The video above shows the Lunar Eclipse in a variety of wavelengths the AIA instrument observes. Each wavelength shows us a different temperature and layer of the Sun, allowing us to study the Sun and its activities. Credit: NASA GSFC SDO
On February 21st 2012 the Moon came in between the SDO satellite and the Sun for 1 hour and 41 minutes. The SDO team observed the Lunar Transit. This event only happens a few times a year but gives the SDO Team an opportunity to better understand the AIA instrument on SDO and give it a fine tune.
No ground observers could spot it, it was visible only from space. It was a fairly shallow transit, but the Moon covered a bright active region. NASA’s Solar Dynamics Observatory (SDO) took stunning image from geosynchronous orbit approximately 36,000 km above Earth’s surface using a bank of 16 megapixel cameras.
As the Moon flew in between the Solar Dynamics Observatory and the Sun, the event was snapped by the solar-seeing satellite, producing multi-filtered views of this mini-eclipse as seen in video above. This kind of event gives SDO engineers a way to fine-tune the observatory’s calibration as well. The sharp edge of the lunar limb helps researchers measure the in-orbit characteristics of the telescope, how light diffracted around the telescope’s optics and filter support grids. Once these are calibrated, it is possible to correct SDO data for instrumental effects and sharpen the images even more than before.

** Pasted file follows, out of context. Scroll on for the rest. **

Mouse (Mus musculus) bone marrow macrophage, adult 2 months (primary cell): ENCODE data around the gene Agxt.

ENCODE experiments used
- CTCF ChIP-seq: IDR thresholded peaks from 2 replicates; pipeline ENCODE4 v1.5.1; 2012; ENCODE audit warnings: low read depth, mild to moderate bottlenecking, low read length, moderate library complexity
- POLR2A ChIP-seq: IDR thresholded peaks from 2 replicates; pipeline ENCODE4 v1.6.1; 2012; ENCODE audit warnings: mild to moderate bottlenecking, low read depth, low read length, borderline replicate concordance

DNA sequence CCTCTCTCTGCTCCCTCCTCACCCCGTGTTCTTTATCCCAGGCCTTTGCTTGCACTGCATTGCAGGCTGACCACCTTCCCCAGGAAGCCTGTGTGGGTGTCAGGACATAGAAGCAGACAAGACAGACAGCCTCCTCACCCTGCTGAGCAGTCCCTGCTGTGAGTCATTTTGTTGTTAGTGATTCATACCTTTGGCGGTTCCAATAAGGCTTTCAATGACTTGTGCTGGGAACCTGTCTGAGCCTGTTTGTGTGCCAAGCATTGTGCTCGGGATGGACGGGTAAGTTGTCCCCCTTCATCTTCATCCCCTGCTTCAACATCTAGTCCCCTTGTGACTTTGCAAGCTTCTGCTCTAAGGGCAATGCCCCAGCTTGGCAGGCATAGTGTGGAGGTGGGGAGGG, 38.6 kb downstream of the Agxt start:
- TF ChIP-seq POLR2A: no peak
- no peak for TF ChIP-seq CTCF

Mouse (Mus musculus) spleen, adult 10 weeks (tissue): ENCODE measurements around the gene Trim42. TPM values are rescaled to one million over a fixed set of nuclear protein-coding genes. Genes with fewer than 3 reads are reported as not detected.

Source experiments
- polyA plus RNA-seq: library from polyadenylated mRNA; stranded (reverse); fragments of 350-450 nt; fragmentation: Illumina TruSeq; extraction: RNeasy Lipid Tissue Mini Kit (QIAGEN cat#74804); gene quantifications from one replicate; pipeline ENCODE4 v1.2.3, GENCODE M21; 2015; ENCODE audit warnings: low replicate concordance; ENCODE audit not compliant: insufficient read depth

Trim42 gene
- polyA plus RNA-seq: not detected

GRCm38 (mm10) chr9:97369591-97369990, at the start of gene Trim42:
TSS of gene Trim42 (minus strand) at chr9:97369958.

SDO AIA image of the Sun and Moon – combined AIA image and AIA 304 (Credit SDO/LMSAL)
SDO observed the event at multiple extreme ultraviolet wavelengths. AIA 4500, AIA 193 and HMI Dopplergram images of lunar transit (Credit: SDO)
For annular eclipse path and times in your area, see: NASA’s Eclipse Page
Posted by: Soderman/NLSI Staff
Source: NASA GSFC